“I wanted to create an African restaurant where you would feel comfortable bringing your friends. In those days when I worked at the other place and I invited friends from important places to have a meal there, I had to keep apologizing for the look of the place and the conditions. The food was excellent, but the place was a dive. I made a mental note that when the opportunity presented itself I would open a proper Nigerian restaurant where anyone can bring their friends.”
The opportunity did indeed finally present itself.
Says Mashood,”One thing led to another and I finally got some money. I had been in Philadelphia doing real estate and it wasn’t really working out. So I told Nat, I don’t really want to do this anymore. I want to open a restaurant. The first words out of her mouth were ‘I’m going to support you.'”
The thinking behind creating a New York Restaurant Week is simple: to unite African restaurants. The lure is to experience Africa not as a continent, but as a concept. And what better way to do that than through food and music?
Akinsanya cites “Madiba” as the best example of what an African restaurant can be and encourages other restaurants to use it as a business model. People in the neighborhood are inclined to agree.
Madiba has been ruling the block since 1999 and is practically a neighborhood landmark.
Henegan says the plan from the start was to appeal to an international, diverse crowd. Long before it became fashionable or PC to do so the restaurant welcomed everyone regardless of color, gender, religion, or sexual orientation. Madiba is also well-known within the community for its work with AIDS foundations and with gay and lesbian organizations, and for its outreach to school children.
According to Henegan, “With South Africa being such a diverse nation, with an established reputation for good food and wines, people can automatically relate. We welcome everyone, regardless of wealth or social standing. We knew we were getting closer to our goals when we would have broke people sitting at the bar and suddenly a limousine would pull up full of celebs.”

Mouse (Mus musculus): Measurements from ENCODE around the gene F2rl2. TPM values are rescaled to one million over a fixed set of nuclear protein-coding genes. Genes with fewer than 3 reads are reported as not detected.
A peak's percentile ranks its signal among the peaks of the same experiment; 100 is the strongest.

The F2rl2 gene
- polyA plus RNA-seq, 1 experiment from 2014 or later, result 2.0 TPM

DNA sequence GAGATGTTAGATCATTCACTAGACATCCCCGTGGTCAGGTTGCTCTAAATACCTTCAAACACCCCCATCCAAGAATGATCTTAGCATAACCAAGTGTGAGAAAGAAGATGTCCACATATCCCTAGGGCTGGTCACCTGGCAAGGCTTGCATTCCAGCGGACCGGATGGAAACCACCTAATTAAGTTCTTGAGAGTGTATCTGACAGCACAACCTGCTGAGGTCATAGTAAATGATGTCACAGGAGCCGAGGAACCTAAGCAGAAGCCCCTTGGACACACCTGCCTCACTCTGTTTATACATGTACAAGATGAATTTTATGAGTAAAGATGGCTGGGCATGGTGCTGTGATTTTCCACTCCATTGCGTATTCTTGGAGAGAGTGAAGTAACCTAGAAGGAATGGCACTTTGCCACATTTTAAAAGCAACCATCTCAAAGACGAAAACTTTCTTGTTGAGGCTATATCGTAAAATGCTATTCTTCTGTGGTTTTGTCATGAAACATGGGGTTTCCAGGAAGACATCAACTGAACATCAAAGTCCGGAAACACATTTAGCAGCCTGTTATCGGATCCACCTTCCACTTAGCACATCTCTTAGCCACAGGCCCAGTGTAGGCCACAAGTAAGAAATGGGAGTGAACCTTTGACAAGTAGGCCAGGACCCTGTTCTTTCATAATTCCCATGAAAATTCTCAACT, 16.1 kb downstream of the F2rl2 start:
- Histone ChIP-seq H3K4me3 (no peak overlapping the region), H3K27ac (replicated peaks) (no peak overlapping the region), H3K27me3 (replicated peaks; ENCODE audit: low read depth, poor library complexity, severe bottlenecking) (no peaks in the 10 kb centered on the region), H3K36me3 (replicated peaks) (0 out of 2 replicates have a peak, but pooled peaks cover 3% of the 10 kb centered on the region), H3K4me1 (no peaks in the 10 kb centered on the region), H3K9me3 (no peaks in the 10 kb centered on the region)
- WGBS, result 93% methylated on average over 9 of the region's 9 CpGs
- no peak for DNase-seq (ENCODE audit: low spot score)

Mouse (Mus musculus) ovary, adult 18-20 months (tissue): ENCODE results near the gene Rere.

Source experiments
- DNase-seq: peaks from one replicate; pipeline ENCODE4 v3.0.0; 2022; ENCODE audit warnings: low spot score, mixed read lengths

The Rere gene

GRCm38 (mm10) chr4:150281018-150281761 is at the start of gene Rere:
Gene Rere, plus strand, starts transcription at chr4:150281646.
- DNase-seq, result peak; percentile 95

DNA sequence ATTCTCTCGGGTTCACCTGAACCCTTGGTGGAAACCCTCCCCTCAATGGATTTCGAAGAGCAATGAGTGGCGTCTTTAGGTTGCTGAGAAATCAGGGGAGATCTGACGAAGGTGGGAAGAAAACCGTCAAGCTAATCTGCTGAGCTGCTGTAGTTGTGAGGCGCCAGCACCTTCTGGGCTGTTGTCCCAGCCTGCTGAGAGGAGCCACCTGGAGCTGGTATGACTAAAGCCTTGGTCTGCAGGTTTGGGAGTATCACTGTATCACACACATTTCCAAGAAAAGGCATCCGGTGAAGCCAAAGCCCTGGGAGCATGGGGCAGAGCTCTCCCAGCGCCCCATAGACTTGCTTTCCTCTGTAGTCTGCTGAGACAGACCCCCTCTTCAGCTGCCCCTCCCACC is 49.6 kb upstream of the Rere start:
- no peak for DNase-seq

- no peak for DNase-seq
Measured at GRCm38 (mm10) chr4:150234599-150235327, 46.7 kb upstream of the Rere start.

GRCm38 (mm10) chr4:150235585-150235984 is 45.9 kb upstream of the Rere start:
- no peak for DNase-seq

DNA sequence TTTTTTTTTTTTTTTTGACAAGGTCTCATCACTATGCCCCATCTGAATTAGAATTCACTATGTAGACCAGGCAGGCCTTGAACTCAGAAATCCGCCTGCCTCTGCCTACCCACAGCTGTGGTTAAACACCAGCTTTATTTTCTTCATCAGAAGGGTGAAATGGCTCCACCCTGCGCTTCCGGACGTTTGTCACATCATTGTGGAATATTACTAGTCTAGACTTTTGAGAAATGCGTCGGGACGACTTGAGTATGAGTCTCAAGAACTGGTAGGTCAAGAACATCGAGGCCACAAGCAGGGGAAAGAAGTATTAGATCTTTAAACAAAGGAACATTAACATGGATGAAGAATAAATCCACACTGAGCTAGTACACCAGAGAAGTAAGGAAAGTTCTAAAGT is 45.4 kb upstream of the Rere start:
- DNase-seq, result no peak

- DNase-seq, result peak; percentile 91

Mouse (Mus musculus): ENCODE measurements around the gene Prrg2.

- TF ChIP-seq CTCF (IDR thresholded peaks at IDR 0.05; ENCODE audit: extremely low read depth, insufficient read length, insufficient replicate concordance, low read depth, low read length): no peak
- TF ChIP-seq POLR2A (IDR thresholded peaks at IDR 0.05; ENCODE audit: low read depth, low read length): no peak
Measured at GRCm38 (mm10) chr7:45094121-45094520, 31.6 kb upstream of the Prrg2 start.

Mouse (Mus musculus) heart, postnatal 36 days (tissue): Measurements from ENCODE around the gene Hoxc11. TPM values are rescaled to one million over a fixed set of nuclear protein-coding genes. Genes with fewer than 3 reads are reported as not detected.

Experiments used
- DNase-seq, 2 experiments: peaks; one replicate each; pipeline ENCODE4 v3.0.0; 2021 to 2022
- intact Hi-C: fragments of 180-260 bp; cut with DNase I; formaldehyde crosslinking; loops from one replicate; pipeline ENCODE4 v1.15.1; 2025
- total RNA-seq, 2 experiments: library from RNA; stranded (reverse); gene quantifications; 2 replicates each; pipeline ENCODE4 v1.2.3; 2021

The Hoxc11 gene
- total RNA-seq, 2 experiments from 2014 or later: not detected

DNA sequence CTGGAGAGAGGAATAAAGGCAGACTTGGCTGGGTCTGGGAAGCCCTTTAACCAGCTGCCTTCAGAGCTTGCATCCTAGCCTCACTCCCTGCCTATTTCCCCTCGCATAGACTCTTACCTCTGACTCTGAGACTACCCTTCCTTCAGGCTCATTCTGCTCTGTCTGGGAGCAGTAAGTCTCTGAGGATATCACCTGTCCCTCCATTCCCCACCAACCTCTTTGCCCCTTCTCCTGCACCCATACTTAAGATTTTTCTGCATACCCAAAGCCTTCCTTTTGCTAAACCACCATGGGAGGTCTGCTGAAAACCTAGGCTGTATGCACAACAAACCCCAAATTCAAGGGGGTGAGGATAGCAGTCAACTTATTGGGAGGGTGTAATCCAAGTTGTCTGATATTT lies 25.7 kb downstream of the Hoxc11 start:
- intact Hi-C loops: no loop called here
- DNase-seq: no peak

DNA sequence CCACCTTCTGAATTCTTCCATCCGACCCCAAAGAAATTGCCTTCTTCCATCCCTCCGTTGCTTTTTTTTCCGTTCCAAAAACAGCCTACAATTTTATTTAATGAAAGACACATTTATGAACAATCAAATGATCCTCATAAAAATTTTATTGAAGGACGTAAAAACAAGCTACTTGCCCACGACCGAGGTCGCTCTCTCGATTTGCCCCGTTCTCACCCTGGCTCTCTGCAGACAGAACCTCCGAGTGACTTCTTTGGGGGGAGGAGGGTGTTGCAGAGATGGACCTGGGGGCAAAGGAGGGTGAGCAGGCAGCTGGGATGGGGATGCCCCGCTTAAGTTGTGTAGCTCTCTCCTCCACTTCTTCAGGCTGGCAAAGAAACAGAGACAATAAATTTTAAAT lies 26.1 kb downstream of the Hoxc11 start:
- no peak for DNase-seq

He also adds, “We do a lot of giving to the community, and in doing so we discovered that if you give to community, community always gives back to you”.
If Madiba is a neighborhood landmark, then Senegalese restaurant Jollof, is the grand-daddy of them all.
It’s been around since 1995 and though it changed venues three years ago, from Fulton St. to Bedford Ave., its name is still the gold standard for Senegalese dining in Brooklyn.
Senegalese-born Papa Diagne has been a Brooklyn resident for the past 25 years. He’s watched the neighborhood change through his restaurant windows. He’s watched as the brownstones changed owners and the street corners emptied.
His restaurant is a family effort. Rama Diagne, Papa’s wife, is the chef and Papa handles the front. He says he abandoned the kitchen years ago, opting instead to be the face of the restaurant.
“I love what I do. I love being in the atmosphere of welcoming people. We call that ‘Terange’ in Senegalese.”
Part of becoming successful in the restaurant and hospitality industry is your name. It defines who and what you are, separates your brand, adds mystique to your identity.
The three owners agree that deciding on the right name for your restaurant is integral to becoming a successful business model.
Naming the restaurants.
In coming up with the name “Buka,” Mashood says, “The irony is everyone in Nigeria knows if you want good food you go to a Buka. They are usually hole-in-the-wall, dive-type structures, severely lacking in ambiance but great on food. Those holes-in the wall that I used to work at didn’t even have names. Didn’t have licenses. You’d have to know someone who knows someone that can take you there. So the irony we established in naming our restaurant was that you can be in a Buka but this time it is a very nice place.”